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  • Anya Szumowski

The Difference Between Self-Love and Selfishness

Some would have us believe that to love and care for oneself is selfish. In fact, it's probably one of the greatest concerns I hear from clients, that we are somehow self-centered and greedy for considering our own needs. But I beg to differ! Here's why...


Self-Love Isn't...

Arrogant

Arrogant people tend to view themselves as superior to and more important than others. And unfortunately, we're frequently fooled by arrogance. We believe these people are confident and self-assured. Though ironically, despite its effectiveness, arrogance is often just a way to hide insecurity through displays of bravado and indifference. In reality, arrogant individuals often lack self-love and instead anchor their self-worth to how they are perceived by others.


An excuse

It's not true self-love without accountability. Part of loving yourself is to acknowledge your limits, needs, and worth, and to establish boundaries (both with self and others) to protect them. While self-love absolutely included mental health days and relaxing spa trips, it isn't solely focused on pleasure and comfort. Instead, it's about recognizing areas for improvement, facing challenges, and taking responsibility and accountability for your own growth. Self-love is not always an easy choice, but it is the healthy one.


Selfish

Selfishness often arises from fear, distrust, and the need for extreme individualism. It's a zero-sum game where you having more means I get less, and as a result, we make decisions and choices at the expense of those around us. In turn, we inevitably feel threatened and resentful. But authentic self-love allows us to hold space for our own needs while also considering the needs of others. It fosters connection, creating safety and trust.



Self-Love Is About...

Self-compassion

Part of self-love includes how we treat ourselves, and the ultimate goal is with compassion. Self-compassion means responding to ourselves with kindness, understanding, and forgiveness in times of failure, defeat, and personal shortcomings. A little something to think about; what might happen if you could meet yourself with compassion, and were able to find comfort within yourself? My bet is on 1. a stronger sense of self-acceptance and resulting confidence, 2. strengthened resilience in the face of challenge, and 3. better relationships as we are less likely to seek validation from others. Indeed, external praise is nice, but internal appreciation is even better.


Self-care

Self-love 100% promotes self-care. Understanding the importance of taking care of yourself, and making active efforts to support your physical, mental, and emotional well-being is a result of self-love. And when we learn to care for ourselves, we are so much better at caring for and being present with others.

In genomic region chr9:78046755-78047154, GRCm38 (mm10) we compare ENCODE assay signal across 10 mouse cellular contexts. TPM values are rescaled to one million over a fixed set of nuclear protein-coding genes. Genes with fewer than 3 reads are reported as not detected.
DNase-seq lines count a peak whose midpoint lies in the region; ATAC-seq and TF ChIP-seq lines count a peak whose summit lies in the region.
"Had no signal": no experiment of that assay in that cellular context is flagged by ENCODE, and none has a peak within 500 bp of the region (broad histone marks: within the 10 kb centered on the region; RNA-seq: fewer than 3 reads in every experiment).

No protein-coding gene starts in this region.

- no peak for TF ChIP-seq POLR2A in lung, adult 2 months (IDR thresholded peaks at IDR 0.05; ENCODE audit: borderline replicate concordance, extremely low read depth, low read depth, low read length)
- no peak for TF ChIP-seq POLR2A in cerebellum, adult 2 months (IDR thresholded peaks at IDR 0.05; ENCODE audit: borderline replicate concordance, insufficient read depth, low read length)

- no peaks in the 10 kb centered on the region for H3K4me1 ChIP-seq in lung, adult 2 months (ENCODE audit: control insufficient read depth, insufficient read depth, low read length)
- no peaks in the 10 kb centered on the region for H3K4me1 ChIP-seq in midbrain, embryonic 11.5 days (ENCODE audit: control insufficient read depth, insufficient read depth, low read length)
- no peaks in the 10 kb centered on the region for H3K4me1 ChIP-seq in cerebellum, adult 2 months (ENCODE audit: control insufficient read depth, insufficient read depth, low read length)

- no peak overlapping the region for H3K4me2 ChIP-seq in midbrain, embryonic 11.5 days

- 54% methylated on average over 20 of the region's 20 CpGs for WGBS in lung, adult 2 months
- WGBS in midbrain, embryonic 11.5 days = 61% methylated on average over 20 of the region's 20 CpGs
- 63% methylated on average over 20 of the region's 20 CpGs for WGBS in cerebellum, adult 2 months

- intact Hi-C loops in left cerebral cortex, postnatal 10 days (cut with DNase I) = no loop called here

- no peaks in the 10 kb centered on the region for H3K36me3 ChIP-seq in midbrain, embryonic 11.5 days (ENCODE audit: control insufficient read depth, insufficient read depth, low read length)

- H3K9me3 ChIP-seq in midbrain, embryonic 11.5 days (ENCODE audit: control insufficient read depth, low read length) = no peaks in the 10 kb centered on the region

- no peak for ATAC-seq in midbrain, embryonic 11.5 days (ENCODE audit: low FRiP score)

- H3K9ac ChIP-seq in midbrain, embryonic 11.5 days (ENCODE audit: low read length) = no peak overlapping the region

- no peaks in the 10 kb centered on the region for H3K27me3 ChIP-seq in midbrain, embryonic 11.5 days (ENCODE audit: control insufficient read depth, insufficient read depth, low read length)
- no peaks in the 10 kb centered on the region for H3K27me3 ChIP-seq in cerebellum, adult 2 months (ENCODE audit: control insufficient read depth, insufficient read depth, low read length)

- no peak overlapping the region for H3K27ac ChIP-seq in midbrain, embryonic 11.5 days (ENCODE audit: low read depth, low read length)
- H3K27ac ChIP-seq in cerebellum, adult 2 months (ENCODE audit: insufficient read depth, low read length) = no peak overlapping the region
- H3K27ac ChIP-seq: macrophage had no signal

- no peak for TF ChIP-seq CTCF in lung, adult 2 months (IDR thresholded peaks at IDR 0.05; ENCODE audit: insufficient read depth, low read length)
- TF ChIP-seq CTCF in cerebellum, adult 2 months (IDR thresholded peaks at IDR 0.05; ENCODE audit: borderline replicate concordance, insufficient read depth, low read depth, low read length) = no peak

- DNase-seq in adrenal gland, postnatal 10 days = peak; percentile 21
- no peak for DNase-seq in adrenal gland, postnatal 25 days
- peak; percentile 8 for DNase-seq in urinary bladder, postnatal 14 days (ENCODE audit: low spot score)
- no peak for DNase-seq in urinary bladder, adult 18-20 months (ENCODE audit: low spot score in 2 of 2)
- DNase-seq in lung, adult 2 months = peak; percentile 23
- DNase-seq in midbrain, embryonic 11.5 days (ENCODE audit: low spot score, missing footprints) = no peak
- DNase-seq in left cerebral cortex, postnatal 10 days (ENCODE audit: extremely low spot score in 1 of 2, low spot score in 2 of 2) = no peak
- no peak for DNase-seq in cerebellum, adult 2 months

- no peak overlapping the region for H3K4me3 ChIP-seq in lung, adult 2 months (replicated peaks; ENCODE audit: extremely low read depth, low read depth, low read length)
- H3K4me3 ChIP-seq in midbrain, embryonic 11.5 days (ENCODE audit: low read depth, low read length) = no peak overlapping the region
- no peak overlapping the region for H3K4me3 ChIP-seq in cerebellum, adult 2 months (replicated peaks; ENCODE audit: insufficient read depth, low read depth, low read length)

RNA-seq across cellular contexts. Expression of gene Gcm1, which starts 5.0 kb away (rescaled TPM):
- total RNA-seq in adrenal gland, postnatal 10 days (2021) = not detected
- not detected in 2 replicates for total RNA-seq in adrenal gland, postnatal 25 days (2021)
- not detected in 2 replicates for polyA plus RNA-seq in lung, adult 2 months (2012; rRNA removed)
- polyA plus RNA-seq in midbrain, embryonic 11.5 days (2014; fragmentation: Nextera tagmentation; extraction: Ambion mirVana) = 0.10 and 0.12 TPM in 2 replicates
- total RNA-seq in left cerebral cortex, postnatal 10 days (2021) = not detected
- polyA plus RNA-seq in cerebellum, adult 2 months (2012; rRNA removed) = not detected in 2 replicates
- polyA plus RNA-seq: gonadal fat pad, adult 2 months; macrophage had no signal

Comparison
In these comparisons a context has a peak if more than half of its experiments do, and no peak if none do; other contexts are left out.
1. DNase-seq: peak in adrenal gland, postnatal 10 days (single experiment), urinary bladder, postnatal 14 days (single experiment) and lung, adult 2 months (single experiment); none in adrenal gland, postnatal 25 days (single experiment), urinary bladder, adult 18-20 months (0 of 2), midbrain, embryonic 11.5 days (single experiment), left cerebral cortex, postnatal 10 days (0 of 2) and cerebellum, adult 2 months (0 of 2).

Healthy relationships

When we love ourselves enough to recognize our value and worth, we are better equipped at building healthy relationships. We can recognize the importance of expressing our needs and communicating boundaries. In turn, we're also able to welcome the needs and boundaries of others, without experiencing a threat to the stability of our relationship.


Positivity

Self-love fosters a positive mindset. Focusing on the positive aspects of ourselves and our lives helps cultivate a sense of gratitude and happiness. We are less likely to look outside of ourselves for comfort and joy, and instead, begin to recognize that we have the power to determine our own happiness - and that's pretty powerful.


Growth

We tend to be pretty hard on ourselves, and most of us have the belief that this will somehow make us better. But has hating yourself ever actually helped more than it has harmed? If there is anything I know for certain, it's that authentic growth never stems from feelings of shame. But when we meet our limitations with love, and continue to value ourselves despite our mess-ups and mistakes, we are far more likely to create meaningful change.


See? Not so selfish after all...

The idea that self-love means you’re overly confident, self-absorbed, and willing to trample over all who are in your way is just not true. As shown above, notice how not a single component of self-love is actually selfish. When we are able to acknowledge and celebrate the wonderful things about ourselves, we’re also able to have a positive attitude toward others. And when we take care of ourselves and our happiness first, our hearts are more open to caring for those around us. While self-love ultimately starts with you, it subsequently benefits everyone else too.



Self-Love vs Selfishness • Healthy Self-Love • Balancing Self-Care • Empowering Self-Compassion • Self-Worth and Boundaries • Nurturing the Self


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